The Connecticut Department of Transportation (DOT) today announced that a 6-foot-wide pedestrian walkway will be added to the Putnam Bridge, which carries Route 3 over the Connecticut River between Glastonbury and Wethersfield. The decision was reached after extensive outreach and discussion with local officials, the Capitol Region Council of Governments (CRCOG), neighboring Goodwin College, and bicycle and pedestrian advocates, who have been seeking a path over the bridge for years.
The walkway will cost about $5 million and will be added to a $26 million DOT bridge rehabilitation project expected to start late next year and be completed in 2014. The four-lane bridge opened in 1959 and is 2,393 feet long. On an average day, the bridge carries about 54,200 vehicles.
“This is an important way to integrate multimodal transportation into our existing infrastructure,” said Governor Dannel P. Malloy. “In our pursuit of smarter, more efficient, and cleaner transportation options, these types of pedestrian-and bike-friendly paths become critical to meeting our overall goal of finding alternatives to driving. As we partner with communities and other stakeholders, we hear a real commitment to making these options happen.”
While the bridge’s structural capacity limits the maximum width of a cantilevered pedestrian walkway to 6 feet – too narrow for bikeway classification – the limited width will still provide the means for pedestrians and bicyclists to cross on foot. The decision to add the walkway was premised on the demonstrated commitment of the adjacent communities to spearhead an initiative for the design and construction of multi-use paths that would link the bridge crossing to local roads.
Goodwin College owns hundreds of acres along the river in East Hartford, Glastonbury and Wethersfield and is planning to develop a trail network along the river through these areas. The college would like the approach connections to the Putnam Bridge pedestrian walkway to link to its planned trail network.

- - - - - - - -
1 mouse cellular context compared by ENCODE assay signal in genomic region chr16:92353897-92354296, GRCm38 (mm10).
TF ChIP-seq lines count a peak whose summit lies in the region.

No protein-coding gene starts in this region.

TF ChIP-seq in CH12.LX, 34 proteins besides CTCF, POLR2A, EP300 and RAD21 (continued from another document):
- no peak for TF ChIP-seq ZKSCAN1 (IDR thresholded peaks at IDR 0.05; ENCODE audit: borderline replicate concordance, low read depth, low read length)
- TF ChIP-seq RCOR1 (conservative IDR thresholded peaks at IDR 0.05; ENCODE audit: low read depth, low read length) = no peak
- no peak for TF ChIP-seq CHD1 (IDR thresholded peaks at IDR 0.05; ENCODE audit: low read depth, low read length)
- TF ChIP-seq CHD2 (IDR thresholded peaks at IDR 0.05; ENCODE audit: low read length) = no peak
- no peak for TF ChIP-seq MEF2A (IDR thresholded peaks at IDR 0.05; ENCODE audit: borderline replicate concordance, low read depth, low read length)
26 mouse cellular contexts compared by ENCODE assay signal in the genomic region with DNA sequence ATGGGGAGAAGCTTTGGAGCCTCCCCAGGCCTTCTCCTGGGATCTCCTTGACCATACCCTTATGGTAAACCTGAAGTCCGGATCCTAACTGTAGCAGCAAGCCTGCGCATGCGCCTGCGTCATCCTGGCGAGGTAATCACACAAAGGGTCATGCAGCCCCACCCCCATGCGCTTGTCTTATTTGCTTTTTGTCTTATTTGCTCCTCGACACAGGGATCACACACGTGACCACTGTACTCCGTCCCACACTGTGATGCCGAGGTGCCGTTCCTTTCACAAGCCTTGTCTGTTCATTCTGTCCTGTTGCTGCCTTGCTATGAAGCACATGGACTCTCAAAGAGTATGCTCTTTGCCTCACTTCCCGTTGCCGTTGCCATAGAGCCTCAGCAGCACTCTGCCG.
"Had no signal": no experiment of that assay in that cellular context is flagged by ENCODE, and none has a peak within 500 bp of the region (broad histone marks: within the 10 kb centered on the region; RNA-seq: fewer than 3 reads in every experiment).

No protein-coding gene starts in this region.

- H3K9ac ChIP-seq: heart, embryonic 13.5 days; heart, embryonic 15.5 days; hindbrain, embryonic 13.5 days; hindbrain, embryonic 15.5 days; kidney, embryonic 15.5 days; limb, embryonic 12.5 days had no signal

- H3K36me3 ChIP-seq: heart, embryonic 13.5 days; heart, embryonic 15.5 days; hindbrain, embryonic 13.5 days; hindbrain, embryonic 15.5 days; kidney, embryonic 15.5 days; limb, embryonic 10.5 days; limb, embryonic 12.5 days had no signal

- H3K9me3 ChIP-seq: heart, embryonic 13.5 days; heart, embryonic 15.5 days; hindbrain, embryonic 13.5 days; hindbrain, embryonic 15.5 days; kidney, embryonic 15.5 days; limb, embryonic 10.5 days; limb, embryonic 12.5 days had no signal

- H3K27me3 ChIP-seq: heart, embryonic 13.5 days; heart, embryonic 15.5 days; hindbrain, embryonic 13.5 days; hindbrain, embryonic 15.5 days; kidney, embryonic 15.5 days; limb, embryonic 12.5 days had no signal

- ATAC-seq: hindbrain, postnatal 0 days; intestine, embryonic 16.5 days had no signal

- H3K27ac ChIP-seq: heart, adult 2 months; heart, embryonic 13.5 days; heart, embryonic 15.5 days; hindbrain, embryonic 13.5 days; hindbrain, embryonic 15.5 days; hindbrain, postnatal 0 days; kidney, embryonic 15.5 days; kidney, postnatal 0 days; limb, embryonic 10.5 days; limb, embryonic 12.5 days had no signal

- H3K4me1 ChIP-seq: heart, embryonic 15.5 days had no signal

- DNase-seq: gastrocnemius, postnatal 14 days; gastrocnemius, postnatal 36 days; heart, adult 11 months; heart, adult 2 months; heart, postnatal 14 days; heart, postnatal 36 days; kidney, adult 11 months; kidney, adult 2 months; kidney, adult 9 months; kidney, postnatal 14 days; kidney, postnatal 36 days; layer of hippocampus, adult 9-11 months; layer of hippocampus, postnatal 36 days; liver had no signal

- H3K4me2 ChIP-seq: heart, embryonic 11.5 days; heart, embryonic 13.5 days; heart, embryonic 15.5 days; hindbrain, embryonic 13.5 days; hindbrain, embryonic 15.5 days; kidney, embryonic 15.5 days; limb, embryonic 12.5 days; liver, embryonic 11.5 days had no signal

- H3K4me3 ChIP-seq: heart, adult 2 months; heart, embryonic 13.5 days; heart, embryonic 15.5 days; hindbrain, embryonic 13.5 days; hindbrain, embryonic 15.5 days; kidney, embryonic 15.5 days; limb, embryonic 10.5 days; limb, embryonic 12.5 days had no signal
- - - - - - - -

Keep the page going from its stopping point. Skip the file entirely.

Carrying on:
CRCOG will be working in a partnership with Wethersfield, East Hartford, Glastonbury, Goodwin College officials and bicycle advocacy groups to seek state and federal funding for the advancement of a feasibility study for pedestrian/bicycle connections from the bridge to local roads on each side of the river. The proposed trail network being developed by Goodwin College would most likely be included within the scope of such a study.
DOT Commissioner James P. Redeker said that the department is committed to working with CRCOG, the towns and other stakeholders to determine where the local connections should be built and what, if any, the environmental impacts will be.
“This is a great step forward in allowing access across the Connecticut River in this area of the state. The only other connection for bicyclists and pedestrians are located in Hartford or Middletown,” Redeker noted. “This kind of ‘quality of life’ action benefits everyone and illustrates our commitment to promoting every mode of transportation. It also demonstrates the importance of partnering with stakeholders at every level.”
The bridge is named for William H. Putnam, who was chairman of the Greater Hartford Bridge Authority, created in 1955 by then-Governor Abraham Ribicoff. Putnam died nine months before the bridge opened.